#4604 – 2012 65c Dogs at Work-Seeing Eye Dog

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camera Fleetwood First Day Cover
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- MM63725 Horizontal Strip Mounts, Black, Split-back, 215 x 32 millimeters (8-7/16 x 1-1/4 inches)
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- MM217050 Vertical Mounts, Black, Split-back, Pre-cut, 28 x 32 millimeters (1-1/8 x 1-1/4 inches)
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U.S. #4604

2012 65¢ Guide Dog

Dogs at Work 

 

Issue Date: January 20, 2012

City: Merrifield, VA

Quantity: 20,000,000

Printed By: Avery Dennison

Printing Method: Photogravure

Perforations: Die Cut 10 ¾

Color: Multicolored

 

Volunteers begin with energetic bundles of fur and train them to help a visually impaired or blind person gain independence.

 

It takes a special dog to work with its handler to navigate busy streets and avoid obstacles.  To be chosen as a guide dog, a puppy must be intelligent, obedient, and friendly.  Its first year is spent learning basic obedience skills like walking on a leash and reacting well to strangers and other animals.  Not all dogs are suited for the work ahead, so many are released from the program.

 

When a potential guide dog is about 18 months old, it is ready for specific training.  It learns to use a harness and follow commands.  The guide dog is trained to stop at curbs and stairs until it is told to proceed.  It must also learn selective disobedience, which means ignoring the handler’s command if the situation is dangerous.  This is critical at crosswalks, where the dog may see traffic that the handler cannot hear.  The guide dog learns not to proceed until the danger has passed.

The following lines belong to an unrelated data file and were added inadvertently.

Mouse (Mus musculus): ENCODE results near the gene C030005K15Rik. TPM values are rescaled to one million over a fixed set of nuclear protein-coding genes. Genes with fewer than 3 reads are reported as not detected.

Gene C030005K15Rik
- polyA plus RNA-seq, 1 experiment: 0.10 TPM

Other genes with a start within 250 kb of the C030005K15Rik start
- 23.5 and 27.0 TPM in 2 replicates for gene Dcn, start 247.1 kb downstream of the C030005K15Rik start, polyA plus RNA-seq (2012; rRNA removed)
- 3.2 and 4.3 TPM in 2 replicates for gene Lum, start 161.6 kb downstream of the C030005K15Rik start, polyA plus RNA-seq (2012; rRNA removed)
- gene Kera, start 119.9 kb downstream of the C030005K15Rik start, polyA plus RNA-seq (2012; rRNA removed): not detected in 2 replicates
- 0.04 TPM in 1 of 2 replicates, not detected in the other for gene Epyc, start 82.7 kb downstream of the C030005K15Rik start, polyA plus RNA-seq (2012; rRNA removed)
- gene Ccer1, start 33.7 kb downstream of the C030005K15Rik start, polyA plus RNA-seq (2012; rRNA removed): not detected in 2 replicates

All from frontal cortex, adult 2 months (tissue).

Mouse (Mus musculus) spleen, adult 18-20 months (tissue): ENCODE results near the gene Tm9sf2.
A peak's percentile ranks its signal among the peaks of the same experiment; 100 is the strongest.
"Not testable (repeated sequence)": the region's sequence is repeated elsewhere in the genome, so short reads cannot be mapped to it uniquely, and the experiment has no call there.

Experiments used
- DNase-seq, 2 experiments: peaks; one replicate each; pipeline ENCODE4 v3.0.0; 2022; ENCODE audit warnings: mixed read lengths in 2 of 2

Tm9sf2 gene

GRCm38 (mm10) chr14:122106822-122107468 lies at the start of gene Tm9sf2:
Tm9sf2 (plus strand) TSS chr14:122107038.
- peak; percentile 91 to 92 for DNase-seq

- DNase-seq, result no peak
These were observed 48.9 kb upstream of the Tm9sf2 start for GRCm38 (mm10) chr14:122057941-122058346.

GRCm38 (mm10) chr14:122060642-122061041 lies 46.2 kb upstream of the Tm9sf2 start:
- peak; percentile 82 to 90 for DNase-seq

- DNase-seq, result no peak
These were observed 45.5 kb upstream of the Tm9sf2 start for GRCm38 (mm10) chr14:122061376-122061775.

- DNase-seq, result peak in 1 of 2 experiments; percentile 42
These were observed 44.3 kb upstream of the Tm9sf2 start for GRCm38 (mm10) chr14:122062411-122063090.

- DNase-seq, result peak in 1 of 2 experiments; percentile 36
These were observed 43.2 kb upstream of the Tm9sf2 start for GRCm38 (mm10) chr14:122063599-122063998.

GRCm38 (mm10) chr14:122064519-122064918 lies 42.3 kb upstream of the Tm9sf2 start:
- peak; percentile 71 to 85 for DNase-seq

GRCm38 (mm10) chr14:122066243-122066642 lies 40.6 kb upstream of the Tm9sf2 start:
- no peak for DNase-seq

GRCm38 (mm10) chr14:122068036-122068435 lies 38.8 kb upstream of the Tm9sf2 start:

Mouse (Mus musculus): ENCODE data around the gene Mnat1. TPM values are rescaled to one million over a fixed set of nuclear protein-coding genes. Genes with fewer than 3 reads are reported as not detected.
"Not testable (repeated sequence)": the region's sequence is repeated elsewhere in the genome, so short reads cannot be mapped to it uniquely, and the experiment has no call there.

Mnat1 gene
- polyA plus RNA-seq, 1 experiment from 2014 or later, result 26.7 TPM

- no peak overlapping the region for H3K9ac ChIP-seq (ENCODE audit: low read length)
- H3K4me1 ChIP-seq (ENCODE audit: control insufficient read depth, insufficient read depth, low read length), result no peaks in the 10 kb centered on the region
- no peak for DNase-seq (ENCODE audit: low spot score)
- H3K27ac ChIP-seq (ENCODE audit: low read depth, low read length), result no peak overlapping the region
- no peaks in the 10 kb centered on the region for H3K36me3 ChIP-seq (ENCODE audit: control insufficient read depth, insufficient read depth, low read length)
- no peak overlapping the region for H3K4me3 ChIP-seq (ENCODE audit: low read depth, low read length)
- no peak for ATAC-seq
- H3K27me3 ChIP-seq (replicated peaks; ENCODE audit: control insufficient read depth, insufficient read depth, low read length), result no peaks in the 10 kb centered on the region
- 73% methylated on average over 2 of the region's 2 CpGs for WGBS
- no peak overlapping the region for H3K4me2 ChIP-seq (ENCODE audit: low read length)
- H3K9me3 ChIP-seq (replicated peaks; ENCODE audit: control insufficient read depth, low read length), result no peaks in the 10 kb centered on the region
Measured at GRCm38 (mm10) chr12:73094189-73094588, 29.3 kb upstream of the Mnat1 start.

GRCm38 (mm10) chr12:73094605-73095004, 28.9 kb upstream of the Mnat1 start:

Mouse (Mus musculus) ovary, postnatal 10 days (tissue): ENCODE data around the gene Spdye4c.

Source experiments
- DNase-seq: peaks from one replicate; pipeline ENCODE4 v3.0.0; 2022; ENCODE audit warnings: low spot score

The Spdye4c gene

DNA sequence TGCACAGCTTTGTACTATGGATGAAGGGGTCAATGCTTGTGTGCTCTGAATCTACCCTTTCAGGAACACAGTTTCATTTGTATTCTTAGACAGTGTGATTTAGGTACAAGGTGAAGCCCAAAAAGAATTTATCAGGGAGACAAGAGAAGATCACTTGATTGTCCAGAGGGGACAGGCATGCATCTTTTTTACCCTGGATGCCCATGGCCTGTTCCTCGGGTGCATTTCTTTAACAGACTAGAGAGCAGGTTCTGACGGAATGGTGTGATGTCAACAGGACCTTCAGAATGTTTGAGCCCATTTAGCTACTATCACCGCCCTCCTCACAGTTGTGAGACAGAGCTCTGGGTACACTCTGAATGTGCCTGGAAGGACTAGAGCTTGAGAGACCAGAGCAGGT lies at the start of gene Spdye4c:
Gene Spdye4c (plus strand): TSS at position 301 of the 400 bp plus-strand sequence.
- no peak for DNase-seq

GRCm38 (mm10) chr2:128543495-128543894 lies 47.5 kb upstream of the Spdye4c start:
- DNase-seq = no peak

A strong bond forms between a visually impaired person and a guide dog.  A well-trained dog offers a blind person the confidence to venture out.  Each half of the team does its part, knowing they can conquer obstacles together.

 

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U.S. #4604

2012 65¢ Guide Dog

Dogs at Work 

 

Issue Date: January 20, 2012

City: Merrifield, VA

Quantity: 20,000,000

Printed By: Avery Dennison

Printing Method: Photogravure

Perforations: Die Cut 10 ¾

Color: Multicolored

 

Volunteers begin with energetic bundles of fur and train them to help a visually impaired or blind person gain independence.

 

It takes a special dog to work with its handler to navigate busy streets and avoid obstacles.  To be chosen as a guide dog, a puppy must be intelligent, obedient, and friendly.  Its first year is spent learning basic obedience skills like walking on a leash and reacting well to strangers and other animals.  Not all dogs are suited for the work ahead, so many are released from the program.

 

When a potential guide dog is about 18 months old, it is ready for specific training.  It learns to use a harness and follow commands.  The guide dog is trained to stop at curbs and stairs until it is told to proceed.  It must also learn selective disobedience, which means ignoring the handler’s command if the situation is dangerous.  This is critical at crosswalks, where the dog may see traffic that the handler cannot hear.  The guide dog learns not to proceed until the danger has passed.

 

A strong bond forms between a visually impaired person and a guide dog.  A well-trained dog offers a blind person the confidence to venture out.  Each half of the team does its part, knowing they can conquer obstacles together.